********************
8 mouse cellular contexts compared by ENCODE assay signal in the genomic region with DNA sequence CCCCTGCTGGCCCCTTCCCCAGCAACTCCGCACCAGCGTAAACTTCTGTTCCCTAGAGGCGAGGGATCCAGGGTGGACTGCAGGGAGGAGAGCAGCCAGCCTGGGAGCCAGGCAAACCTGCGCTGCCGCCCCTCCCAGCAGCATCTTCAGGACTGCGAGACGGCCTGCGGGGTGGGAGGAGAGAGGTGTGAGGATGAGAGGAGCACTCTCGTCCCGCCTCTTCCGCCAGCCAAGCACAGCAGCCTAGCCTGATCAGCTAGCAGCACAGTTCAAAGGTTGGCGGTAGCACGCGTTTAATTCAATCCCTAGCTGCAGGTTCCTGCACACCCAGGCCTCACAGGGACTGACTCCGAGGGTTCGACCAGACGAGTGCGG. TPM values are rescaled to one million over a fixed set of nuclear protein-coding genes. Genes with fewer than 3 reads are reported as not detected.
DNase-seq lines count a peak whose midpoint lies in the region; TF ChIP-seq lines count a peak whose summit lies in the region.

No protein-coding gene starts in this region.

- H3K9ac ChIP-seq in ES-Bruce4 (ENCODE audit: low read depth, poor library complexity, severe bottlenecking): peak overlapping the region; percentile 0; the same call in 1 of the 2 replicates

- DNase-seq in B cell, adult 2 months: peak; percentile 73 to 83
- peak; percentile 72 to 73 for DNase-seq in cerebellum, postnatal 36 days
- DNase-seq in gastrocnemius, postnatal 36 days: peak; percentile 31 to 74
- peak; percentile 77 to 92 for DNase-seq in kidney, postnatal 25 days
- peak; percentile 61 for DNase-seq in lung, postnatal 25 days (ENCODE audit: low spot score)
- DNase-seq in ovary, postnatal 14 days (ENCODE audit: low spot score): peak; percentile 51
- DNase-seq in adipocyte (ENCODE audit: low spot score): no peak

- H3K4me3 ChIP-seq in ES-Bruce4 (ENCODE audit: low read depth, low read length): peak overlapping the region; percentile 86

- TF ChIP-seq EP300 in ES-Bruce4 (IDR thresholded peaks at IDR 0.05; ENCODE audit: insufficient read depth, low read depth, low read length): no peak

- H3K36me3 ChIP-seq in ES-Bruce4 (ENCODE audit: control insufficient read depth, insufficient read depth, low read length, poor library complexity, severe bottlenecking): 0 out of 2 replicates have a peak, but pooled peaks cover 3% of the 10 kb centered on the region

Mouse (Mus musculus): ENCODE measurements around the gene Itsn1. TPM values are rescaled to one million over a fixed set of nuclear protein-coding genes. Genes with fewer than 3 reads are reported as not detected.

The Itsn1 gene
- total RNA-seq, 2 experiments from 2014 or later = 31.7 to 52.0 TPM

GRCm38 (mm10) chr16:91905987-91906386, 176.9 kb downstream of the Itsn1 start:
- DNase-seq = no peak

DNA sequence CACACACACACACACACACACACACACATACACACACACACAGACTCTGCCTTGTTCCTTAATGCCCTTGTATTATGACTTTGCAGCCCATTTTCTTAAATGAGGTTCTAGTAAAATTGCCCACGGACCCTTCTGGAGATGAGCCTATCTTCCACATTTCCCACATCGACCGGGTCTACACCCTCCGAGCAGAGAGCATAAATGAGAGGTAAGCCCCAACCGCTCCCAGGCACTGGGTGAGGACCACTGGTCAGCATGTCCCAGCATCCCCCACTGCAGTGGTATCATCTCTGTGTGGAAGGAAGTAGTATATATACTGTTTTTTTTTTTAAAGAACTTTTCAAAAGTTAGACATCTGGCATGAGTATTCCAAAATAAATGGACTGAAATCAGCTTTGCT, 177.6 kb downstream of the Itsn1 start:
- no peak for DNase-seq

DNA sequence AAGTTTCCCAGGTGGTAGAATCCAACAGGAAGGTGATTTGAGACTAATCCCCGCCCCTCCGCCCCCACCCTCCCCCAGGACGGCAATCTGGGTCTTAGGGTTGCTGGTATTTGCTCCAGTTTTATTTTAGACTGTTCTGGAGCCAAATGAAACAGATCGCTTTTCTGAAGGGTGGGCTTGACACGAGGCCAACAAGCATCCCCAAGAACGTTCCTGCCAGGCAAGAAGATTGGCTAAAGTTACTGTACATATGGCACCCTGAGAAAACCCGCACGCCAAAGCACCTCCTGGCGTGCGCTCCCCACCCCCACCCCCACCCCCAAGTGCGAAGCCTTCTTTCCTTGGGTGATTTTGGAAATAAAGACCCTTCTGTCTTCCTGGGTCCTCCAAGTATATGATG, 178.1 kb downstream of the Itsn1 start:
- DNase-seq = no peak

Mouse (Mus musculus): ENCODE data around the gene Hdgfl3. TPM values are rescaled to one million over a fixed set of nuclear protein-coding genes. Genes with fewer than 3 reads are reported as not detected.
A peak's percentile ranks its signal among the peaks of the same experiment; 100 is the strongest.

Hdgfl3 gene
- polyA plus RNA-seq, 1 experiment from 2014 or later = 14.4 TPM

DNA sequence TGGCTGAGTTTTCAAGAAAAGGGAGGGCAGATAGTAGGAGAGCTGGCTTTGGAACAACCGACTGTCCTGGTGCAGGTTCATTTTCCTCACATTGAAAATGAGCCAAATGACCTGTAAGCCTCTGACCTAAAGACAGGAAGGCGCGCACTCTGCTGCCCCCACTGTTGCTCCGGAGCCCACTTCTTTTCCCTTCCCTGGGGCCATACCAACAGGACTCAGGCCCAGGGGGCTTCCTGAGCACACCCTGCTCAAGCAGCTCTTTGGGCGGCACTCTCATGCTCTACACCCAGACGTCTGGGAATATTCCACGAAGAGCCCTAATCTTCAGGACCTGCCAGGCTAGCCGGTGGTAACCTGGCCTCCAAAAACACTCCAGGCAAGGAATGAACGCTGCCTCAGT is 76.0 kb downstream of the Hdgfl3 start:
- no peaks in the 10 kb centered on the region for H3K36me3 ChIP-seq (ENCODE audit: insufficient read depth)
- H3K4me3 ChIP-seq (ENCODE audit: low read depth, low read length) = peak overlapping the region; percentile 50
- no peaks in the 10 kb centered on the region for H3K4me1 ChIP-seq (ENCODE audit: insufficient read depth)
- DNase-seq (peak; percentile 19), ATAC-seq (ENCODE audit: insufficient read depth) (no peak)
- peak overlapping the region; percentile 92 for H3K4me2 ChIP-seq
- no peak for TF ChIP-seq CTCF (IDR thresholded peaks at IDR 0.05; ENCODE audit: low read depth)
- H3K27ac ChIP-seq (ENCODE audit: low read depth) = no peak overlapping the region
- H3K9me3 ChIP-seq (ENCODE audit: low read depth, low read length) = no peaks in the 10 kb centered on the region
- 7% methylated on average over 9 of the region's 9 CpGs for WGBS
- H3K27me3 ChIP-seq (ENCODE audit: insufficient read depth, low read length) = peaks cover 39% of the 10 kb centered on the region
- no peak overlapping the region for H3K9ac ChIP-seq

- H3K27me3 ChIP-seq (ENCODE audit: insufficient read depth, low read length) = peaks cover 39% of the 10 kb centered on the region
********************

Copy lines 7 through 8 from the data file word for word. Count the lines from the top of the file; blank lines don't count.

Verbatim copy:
- DNase-seq in gastrocnemius, postnatal 36 days: peak; percentile 31 to 74
- peak; percentile 77 to 92 for DNase-seq in kidney, postnatal 25 days